A little history for this Volkswagen family: Miranda and Dustin Kroutil met in high school when Dustin owned a VW Beetle.
They became a couple, eventually got married, and started a family together, while the two of them became immersed in the original air-cooled VW Beetle culture.
MyStarCollectorCar touched on the Thing in a recent article about VW’s version of the original Jeep, a small military (and later civilian) vehicle made famous for its role as a World War Two mode of transportation under rough road conditions. The VW Thing was based upon the Beetle platform and massaged into a sporty off-road vehicle that offered many of the same features of the Jeep-give or take the Thing’s air-cooled two-wheel drive powertrain.
The VW Thing was offered in the North American market for a brief time (1973-74), although it enjoyed a longer production run in the international market (1968-83) because well-known VW and Corvair legal assassin Ralph Nader had enough political influence to kill the Thing in the United States.
Consequently, a 1974 Thing is a rare sight in North America because the United States and Canada are joined at the hip when it comes to major automotive policy, so Miranda’s ’74 Thing is a rare beast in 2021. The powertrain upgrades made by Volkswagen by 1974 are noticeable in the Thing, a vehicle that is comfortable at highway speeds, according to Dustin, possibly because their Thing also has a dual-carb setup.
As mentioned, Miranda and Dustin have owned numerous vintage Volkswagen models over the years, including 1969 and ’71 Volkswagen Type 2 buses they sold last year before they bought the ’74 Thing.
The Thing required some maintenance before it was ready for the road so Dustin tackled its brakes, along with some seals to make it roadworthy. He has a few more things on his to-do list, but he and Miranda’s main goal is to enjoy their Thing until the snow is ready to fly in their region.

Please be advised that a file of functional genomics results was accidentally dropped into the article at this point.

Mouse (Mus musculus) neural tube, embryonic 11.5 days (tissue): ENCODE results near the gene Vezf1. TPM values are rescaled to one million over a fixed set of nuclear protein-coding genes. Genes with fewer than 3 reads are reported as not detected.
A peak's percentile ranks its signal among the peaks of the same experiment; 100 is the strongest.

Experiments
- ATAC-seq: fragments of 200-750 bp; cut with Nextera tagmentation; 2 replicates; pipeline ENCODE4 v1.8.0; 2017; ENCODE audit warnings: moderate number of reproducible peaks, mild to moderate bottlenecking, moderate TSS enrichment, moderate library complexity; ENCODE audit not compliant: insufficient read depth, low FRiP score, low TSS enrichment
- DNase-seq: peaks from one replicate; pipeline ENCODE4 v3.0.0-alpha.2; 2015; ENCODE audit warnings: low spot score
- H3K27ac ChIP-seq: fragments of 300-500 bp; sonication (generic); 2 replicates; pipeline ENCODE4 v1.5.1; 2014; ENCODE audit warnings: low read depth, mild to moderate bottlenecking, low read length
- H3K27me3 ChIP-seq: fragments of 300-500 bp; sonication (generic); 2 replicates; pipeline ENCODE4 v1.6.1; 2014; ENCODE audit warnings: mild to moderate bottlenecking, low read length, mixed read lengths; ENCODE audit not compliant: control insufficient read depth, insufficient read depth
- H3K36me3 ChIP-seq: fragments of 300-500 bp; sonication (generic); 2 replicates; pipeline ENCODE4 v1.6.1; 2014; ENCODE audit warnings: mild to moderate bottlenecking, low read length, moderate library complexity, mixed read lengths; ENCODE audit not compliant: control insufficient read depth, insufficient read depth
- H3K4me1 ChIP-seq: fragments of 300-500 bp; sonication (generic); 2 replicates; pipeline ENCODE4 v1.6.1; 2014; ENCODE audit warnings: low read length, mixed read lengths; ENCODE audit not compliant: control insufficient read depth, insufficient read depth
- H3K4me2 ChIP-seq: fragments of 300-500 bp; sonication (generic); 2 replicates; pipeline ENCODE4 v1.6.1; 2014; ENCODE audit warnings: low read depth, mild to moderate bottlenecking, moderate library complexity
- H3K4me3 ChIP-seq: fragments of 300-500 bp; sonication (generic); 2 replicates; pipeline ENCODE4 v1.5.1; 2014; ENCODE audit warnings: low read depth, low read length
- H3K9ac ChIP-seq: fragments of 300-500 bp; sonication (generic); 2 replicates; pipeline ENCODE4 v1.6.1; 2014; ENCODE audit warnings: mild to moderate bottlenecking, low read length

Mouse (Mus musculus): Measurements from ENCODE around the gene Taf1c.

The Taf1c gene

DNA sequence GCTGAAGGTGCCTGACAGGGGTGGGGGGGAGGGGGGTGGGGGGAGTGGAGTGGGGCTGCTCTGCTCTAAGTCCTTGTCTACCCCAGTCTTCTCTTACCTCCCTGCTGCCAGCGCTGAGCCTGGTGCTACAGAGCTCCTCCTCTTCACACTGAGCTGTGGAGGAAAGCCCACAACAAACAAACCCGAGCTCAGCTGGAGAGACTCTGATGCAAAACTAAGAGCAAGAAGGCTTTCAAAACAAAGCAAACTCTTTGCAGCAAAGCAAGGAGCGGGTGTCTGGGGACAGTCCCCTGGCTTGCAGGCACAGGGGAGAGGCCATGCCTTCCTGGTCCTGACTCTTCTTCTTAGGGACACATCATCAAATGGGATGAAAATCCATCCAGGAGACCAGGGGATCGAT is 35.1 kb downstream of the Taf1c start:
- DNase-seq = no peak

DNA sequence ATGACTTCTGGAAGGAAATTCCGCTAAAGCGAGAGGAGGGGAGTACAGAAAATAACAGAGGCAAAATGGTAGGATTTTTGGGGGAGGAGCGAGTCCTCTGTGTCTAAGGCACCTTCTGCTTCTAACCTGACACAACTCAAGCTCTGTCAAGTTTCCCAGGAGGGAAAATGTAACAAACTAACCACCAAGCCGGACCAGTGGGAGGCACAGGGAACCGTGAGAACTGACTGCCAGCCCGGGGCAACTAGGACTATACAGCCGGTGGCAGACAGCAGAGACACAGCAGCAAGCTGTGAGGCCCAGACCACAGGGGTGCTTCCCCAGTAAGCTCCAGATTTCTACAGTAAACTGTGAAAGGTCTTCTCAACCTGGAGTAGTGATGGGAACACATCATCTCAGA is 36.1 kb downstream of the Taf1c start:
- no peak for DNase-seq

One of the Thing’s unique Jeep-like features is its fold-down windshield, although Dustin mentioned he only made it about a quarter mile before he put the windshield back up on it. However, he also mentioned their Thing has no trouble attaining highway speeds, but it is not as noisy as expected-except in the back seat where windy conditions prevail in a big way, according to Dustin-and probably his kids.
A 1974 Thing is an instant conversation piece because most people have never seen one. Miranda told MyStarCollectorCar she has gotten many “That’s cool-what is it?” questions since she and Dustin became its new owners.
Thing ownership may be a brand-new concept for Miranda, but she and Dustin also agree with curious onlookers because these unusual vintage Volkswagen off-road vehicles are “pretty cool” for their owners as well.
BY: Jim Sutherland
Jim Sutherland is a veteran automotive writer whose work has been published by many major print and online publications. The list includes Calgary Herald, The Truth About Cars, Red Deer Advocate, RPM Magazine, Edmonton Journal, Montreal Gazette, Windsor Star, Vancouver Province, and Post Media Wheels Section.